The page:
Marketers tend to take a “check the box” approach when focusing on the topic of diversity. When incorporating it into a company’s story, diversity has long been portrayed in the same traditional way: an equal number of people from various races and genders cast in a variety of traditional scenes or vignettes.
It’s easy to understand why. In a highly polarized social media and political environment, this safe approach helps marketers feel they can reply “yes” when asked by management or a client if their diverse workforce or population is being effectively depicted.
While their intentions are likely good, this approach tends to lack authenticity. Maybe that’s why, according to a September 2016 survey by Barkley and Futurecast, more than two-thirds of U.S. internet users like ads that show “real people,” not just gender stereotypes. The same survey reported that 60% of Gen Zers believe progressive gender representation makes it easier for people to be themselves while less than one-half of all boomers like seeing ads that show diverse types of families at all.
And then we have millennials. Study after study has found that they think about diversity in a totally different way. Millennials are more likely to define diversity as a mix of experiences, identities, ideas, and opinions rather than defining it by traditional demographics such as race, ethnicity or gender. Maybe everyone is tired of the same old thing?
What does this mean for marketers? Maybe it means it’s time for a different approach to incorporating diversity into the story.
Perhaps it is time to focus on marketing the results of diversity, like collaboration. Instead of just thinking about if you have “checked the box,” what if you focused on the point that diversity drives collaboration? Or what if you stressed the positive impact collaboration has on an organization’s employees, products and culture?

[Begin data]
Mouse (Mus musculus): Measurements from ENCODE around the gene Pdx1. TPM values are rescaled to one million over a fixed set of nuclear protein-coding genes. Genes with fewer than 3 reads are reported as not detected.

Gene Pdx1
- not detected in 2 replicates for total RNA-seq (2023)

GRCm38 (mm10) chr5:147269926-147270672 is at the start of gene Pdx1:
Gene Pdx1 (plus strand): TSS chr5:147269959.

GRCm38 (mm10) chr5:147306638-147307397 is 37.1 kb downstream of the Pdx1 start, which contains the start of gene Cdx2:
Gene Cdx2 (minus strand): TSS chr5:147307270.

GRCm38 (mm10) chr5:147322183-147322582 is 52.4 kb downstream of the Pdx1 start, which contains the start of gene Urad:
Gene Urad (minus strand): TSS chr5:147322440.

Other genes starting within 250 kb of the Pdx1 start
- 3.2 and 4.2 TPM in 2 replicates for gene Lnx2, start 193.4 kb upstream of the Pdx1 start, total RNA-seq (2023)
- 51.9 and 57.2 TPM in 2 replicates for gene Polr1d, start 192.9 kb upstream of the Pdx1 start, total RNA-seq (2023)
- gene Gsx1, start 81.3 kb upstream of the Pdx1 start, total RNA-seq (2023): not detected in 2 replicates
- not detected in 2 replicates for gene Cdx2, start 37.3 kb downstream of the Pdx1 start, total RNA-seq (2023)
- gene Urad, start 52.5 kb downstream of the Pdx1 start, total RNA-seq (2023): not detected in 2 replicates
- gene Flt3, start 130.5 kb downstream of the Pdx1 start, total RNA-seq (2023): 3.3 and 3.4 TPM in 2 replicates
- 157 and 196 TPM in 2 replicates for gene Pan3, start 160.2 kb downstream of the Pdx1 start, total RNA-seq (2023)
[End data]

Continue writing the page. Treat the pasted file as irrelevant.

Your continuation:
When people have divergent points of views, they view life through a differing lens and their act of working together to create — collaboration — is all the better because of their diversity. If people were all the same, the outcome of their collaboration would be far less colorful, inclusive and successful.
This is why companies want a diverse workforce, schools want a diverse student body, and cities and counties want a diverse population. Focusing on the benefits of diversity may better resonate with and attract the target audience, especially if that target demographic is millennials.
The next time marketers are challenged with ensuring diversity is incorporated into the story, consider taking a different approach. Instead of just “checking the box,” start conversations with your team about the benefits that diversity has on an organization.
If you want to learn more about how your company can develop an authentic brand story, and if you’d like to see examples of how industry leaders are approaching aligning their story with their marketing strategy, check out this exclusive preview of Dave Sutton’s new book “Marketing, Interrupted.” You can order using the button below.